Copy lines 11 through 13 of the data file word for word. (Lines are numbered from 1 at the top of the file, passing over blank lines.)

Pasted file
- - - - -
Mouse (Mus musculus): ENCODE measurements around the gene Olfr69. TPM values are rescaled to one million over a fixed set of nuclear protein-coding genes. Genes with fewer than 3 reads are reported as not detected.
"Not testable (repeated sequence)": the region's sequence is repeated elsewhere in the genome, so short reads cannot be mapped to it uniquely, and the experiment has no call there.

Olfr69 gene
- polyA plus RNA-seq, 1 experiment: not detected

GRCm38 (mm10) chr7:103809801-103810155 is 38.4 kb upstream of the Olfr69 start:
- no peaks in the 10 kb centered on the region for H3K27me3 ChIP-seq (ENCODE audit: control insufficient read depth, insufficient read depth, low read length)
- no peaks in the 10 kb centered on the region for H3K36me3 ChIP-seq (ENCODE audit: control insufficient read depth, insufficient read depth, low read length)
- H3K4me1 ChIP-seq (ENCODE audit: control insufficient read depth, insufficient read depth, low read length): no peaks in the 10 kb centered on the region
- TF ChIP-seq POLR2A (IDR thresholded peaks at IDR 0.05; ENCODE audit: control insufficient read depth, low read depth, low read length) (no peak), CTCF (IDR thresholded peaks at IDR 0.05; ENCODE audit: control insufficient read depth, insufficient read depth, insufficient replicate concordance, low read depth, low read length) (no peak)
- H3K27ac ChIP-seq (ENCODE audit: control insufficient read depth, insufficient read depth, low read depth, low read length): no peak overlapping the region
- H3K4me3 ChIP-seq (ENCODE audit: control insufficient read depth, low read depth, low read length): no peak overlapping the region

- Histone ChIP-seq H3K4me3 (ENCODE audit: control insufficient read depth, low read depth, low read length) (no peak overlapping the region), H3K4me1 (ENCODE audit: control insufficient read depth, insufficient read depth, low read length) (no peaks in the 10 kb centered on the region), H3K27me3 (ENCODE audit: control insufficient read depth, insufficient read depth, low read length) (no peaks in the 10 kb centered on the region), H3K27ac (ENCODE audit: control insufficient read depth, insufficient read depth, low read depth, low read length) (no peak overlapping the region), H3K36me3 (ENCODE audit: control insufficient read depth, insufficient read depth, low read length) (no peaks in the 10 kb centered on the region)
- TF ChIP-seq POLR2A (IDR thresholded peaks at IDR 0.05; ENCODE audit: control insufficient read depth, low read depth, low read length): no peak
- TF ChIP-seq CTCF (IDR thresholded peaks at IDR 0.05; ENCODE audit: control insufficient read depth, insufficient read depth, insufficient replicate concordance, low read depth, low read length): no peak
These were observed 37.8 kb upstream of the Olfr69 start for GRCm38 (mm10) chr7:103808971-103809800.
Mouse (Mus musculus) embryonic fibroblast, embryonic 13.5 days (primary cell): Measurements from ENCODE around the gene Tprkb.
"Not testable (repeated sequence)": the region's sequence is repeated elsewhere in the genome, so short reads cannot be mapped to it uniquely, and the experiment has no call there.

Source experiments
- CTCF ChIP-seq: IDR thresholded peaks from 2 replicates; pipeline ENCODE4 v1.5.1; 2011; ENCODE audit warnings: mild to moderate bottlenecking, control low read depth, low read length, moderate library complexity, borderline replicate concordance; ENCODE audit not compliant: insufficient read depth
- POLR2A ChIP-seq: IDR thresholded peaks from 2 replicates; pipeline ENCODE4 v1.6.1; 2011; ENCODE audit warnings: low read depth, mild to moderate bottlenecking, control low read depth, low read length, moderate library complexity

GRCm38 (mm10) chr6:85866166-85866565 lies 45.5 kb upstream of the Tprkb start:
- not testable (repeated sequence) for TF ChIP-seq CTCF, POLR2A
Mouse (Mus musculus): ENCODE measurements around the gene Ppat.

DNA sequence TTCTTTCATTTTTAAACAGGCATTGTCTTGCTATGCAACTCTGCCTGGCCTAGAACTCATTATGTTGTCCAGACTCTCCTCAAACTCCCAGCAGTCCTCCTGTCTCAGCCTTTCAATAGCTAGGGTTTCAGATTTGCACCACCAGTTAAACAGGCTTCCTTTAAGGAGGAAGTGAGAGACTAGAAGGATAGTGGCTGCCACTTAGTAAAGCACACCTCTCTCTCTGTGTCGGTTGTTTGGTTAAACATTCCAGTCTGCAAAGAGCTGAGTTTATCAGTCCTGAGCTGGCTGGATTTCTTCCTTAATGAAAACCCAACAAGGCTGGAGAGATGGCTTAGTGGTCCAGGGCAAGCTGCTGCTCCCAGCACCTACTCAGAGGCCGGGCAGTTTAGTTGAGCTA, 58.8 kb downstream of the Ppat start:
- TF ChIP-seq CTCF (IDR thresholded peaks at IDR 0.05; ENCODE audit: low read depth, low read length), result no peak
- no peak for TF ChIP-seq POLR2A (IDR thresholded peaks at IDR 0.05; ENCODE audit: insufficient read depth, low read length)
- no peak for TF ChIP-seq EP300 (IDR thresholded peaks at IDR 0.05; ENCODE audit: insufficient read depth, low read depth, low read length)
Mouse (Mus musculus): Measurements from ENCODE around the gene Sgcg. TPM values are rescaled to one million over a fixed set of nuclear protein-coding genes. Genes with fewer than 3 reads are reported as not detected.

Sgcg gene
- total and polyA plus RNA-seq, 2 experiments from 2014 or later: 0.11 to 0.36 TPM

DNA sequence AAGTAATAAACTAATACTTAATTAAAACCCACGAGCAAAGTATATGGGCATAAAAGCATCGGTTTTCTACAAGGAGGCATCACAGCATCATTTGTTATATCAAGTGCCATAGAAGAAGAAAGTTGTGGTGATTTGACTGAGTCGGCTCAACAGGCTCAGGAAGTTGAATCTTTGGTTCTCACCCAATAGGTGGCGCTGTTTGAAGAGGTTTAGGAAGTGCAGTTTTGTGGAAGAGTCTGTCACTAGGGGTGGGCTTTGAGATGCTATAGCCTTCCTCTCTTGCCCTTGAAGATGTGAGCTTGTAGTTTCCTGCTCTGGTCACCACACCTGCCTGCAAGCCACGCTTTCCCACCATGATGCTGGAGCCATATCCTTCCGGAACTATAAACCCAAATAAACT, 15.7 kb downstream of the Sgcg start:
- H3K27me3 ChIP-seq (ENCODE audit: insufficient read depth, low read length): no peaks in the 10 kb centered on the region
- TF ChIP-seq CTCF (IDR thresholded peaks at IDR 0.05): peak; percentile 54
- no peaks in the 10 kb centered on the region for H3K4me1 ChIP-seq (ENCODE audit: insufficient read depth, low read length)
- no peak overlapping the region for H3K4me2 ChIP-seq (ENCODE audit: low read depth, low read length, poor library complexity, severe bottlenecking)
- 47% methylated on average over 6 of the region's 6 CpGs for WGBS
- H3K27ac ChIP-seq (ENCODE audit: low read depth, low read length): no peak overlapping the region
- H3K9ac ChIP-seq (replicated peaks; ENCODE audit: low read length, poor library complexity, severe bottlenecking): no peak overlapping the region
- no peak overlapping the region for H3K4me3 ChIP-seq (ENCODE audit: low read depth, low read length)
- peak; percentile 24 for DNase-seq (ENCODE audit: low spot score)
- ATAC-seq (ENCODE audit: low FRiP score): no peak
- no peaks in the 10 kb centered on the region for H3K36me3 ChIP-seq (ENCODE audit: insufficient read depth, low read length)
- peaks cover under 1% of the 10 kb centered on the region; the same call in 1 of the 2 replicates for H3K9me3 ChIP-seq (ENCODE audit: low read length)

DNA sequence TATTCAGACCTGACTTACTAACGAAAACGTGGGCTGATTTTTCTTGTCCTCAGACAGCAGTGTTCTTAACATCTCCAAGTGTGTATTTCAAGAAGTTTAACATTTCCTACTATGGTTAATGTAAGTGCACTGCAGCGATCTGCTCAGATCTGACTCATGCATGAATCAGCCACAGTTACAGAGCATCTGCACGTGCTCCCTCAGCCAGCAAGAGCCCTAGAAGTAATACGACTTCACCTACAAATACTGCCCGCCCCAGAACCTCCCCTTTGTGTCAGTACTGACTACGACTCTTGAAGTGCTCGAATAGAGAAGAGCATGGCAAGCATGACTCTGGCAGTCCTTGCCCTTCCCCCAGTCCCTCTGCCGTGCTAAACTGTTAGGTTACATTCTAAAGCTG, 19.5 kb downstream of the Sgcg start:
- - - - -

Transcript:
- H3K4me3 ChIP-seq (ENCODE audit: control insufficient read depth, low read depth, low read length): no peak overlapping the region

- Histone ChIP-seq H3K4me3 (ENCODE audit: control insufficient read depth, low read depth, low read length) (no peak overlapping the region), H3K4me1 (ENCODE audit: control insufficient read depth, insufficient read depth, low read length) (no peaks in the 10 kb centered on the region), H3K27me3 (ENCODE audit: control insufficient read depth, insufficient read depth, low read length) (no peaks in the 10 kb centered on the region), H3K27ac (ENCODE audit: control insufficient read depth, insufficient read depth, low read depth, low read length) (no peak overlapping the region), H3K36me3 (ENCODE audit: control insufficient read depth, insufficient read depth, low read length) (no peaks in the 10 kb centered on the region)
- TF ChIP-seq POLR2A (IDR thresholded peaks at IDR 0.05; ENCODE audit: control insufficient read depth, low read depth, low read length): no peak